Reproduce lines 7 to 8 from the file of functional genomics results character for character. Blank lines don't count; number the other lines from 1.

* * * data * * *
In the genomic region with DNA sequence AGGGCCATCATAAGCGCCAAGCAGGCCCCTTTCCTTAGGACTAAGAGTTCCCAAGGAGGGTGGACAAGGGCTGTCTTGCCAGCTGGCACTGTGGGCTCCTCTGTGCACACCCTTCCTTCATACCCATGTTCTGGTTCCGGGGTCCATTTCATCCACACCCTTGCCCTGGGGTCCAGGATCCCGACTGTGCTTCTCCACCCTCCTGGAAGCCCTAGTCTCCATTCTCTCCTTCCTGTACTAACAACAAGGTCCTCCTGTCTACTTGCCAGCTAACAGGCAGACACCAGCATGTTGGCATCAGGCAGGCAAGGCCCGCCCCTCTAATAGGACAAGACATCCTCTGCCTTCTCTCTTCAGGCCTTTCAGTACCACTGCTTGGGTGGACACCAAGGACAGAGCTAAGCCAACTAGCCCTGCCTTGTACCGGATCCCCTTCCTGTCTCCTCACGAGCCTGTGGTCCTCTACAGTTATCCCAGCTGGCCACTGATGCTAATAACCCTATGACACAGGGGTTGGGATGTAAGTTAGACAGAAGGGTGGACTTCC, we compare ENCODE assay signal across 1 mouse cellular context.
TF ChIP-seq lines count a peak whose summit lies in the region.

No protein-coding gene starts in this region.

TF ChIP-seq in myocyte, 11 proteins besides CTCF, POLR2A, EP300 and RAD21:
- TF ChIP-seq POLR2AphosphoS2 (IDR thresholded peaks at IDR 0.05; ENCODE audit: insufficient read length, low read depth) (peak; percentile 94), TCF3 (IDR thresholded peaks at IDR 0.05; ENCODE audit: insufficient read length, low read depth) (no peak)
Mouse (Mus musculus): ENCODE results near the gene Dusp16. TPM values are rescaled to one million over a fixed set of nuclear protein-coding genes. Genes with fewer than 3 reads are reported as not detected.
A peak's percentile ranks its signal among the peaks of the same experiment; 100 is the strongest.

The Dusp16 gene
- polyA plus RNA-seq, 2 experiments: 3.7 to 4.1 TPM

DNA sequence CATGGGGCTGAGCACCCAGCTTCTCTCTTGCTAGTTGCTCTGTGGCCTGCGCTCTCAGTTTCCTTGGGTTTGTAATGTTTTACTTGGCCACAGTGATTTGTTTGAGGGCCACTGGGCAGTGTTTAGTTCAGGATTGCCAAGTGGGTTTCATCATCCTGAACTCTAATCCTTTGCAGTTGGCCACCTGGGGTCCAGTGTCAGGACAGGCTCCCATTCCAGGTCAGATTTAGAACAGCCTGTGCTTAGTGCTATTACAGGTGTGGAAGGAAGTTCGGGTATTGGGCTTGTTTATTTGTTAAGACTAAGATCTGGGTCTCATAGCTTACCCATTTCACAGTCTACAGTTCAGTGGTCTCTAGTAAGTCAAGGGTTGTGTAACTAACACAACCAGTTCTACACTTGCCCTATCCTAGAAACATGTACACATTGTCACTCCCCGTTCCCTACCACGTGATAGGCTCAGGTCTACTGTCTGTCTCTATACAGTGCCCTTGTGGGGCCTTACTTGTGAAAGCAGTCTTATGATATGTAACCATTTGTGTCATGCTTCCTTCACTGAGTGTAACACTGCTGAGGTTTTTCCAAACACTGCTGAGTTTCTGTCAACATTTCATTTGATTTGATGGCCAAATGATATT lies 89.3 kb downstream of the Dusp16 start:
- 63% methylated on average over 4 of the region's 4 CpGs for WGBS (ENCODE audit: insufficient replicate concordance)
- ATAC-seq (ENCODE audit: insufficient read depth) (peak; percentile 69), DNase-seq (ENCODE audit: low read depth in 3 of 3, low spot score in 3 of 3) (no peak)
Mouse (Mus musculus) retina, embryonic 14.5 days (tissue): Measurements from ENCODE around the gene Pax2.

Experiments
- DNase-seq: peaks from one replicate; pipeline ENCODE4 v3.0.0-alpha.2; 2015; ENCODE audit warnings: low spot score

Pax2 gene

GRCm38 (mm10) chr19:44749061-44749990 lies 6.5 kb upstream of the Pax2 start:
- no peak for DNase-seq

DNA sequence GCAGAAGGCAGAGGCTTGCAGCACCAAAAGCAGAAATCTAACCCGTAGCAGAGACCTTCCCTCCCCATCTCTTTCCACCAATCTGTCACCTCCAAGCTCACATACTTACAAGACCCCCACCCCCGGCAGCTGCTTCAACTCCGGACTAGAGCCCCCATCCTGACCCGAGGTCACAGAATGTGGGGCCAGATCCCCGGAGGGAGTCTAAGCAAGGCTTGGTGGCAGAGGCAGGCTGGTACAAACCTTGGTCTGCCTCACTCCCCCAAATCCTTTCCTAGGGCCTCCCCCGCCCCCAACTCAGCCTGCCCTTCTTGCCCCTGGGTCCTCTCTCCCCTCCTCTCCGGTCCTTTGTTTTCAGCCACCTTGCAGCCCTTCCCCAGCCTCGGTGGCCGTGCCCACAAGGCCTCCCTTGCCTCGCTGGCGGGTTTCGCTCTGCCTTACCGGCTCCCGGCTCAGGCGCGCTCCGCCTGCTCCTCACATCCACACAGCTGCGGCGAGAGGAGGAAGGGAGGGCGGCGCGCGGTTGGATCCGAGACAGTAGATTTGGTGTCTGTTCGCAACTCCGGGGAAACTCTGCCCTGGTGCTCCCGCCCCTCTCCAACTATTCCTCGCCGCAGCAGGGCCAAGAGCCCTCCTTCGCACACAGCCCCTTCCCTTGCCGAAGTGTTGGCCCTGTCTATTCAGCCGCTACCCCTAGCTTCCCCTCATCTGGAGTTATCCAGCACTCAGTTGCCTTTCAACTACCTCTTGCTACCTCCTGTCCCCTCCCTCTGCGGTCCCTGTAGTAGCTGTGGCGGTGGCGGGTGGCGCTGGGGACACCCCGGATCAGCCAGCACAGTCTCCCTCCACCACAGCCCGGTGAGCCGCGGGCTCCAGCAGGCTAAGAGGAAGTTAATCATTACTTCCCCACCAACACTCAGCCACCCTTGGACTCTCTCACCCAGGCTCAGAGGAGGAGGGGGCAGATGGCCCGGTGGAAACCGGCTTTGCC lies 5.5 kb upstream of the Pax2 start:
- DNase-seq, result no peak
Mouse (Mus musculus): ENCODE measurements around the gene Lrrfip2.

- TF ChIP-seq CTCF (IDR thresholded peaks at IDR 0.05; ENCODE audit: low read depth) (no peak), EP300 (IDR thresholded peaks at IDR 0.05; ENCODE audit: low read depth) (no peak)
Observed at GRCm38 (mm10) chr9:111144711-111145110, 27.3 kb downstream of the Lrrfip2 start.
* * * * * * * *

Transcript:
A peak's percentile ranks its signal among the peaks of the same experiment; 100 is the strongest.

The Dusp16 gene